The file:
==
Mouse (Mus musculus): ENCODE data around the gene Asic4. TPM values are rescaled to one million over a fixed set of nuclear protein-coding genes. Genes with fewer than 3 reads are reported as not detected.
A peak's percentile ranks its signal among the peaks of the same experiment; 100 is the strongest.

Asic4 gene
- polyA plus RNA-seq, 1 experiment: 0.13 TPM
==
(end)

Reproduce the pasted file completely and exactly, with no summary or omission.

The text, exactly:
Mouse (Mus musculus): ENCODE data around the gene Asic4. TPM values are rescaled to one million over a fixed set of nuclear protein-coding genes. Genes with fewer than 3 reads are reported as not detected.
A peak's percentile ranks its signal among the peaks of the same experiment; 100 is the strongest.

Asic4 gene
- polyA plus RNA-seq, 1 experiment: 0.13 TPM